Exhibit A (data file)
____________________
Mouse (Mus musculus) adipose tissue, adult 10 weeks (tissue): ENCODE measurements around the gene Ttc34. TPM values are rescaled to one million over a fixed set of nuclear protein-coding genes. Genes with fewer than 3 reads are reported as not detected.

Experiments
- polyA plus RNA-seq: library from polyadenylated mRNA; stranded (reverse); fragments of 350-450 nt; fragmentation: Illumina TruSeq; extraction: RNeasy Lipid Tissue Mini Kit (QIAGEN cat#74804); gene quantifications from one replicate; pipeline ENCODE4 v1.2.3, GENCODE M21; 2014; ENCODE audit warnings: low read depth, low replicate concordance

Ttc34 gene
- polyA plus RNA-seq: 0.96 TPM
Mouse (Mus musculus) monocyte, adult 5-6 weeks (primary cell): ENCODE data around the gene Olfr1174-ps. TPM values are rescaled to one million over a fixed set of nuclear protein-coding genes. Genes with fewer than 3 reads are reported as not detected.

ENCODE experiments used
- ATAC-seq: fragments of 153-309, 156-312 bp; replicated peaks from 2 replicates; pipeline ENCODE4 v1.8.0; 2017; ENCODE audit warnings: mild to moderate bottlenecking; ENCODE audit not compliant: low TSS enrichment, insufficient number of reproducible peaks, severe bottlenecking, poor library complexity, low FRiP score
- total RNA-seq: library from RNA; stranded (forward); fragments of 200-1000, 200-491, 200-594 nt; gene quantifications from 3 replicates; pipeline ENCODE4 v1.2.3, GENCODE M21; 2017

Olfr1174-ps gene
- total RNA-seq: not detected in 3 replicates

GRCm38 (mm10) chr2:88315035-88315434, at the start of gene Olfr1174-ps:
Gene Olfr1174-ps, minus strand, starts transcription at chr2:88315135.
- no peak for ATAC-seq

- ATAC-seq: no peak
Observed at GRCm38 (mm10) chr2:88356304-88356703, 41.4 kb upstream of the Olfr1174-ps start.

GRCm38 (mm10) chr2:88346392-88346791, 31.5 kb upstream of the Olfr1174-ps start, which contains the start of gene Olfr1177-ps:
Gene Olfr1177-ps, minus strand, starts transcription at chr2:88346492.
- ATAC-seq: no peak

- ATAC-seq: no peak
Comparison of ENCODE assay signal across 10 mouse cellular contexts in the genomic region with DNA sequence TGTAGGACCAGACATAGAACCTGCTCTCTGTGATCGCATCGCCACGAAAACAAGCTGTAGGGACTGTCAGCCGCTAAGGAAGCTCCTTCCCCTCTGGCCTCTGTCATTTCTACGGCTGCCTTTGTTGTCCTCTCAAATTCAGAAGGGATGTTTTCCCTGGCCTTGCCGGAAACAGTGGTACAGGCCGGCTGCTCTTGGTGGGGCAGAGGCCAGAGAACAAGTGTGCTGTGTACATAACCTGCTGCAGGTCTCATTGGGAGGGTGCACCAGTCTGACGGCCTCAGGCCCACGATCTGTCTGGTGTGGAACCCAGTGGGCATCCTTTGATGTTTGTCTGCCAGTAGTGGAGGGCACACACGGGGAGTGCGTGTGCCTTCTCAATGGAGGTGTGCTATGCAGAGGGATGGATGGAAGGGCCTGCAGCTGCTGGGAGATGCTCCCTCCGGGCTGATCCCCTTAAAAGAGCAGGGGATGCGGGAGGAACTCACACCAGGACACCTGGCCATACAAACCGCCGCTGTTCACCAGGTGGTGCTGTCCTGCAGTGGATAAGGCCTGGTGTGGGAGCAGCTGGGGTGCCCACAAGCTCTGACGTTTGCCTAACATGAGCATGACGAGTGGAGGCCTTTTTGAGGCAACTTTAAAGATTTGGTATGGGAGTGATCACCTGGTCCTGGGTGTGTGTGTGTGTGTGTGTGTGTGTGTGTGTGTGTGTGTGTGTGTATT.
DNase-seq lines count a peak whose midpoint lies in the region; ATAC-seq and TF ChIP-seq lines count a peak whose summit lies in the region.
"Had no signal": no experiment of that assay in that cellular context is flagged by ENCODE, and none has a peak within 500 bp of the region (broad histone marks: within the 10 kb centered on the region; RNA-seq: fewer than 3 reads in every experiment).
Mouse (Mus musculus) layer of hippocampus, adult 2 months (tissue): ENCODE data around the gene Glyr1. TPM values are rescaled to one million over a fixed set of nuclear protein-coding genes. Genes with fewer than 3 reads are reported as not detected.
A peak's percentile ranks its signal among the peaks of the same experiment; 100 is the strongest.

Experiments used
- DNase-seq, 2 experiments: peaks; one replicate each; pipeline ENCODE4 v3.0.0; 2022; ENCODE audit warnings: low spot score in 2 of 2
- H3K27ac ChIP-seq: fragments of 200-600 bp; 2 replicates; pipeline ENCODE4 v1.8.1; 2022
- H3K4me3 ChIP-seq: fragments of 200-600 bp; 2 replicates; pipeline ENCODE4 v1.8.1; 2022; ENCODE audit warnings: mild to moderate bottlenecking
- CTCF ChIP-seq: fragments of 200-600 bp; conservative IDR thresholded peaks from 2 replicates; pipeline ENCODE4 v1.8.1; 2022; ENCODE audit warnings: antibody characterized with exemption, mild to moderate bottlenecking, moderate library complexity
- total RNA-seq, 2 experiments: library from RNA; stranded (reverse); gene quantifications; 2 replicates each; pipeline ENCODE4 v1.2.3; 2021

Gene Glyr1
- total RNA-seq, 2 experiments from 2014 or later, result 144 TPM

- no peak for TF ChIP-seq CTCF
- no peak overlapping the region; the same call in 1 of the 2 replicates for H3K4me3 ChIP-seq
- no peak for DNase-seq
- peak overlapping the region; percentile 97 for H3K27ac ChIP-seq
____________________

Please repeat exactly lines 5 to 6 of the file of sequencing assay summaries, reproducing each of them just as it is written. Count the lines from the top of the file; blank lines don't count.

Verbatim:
- polyA plus RNA-seq: 0.96 TPM
Mouse (Mus musculus) monocyte, adult 5-6 weeks (primary cell): ENCODE data around the gene Olfr1174-ps. TPM values are rescaled to one million over a fixed set of nuclear protein-coding genes. Genes with fewer than 3 reads are reported as not detected.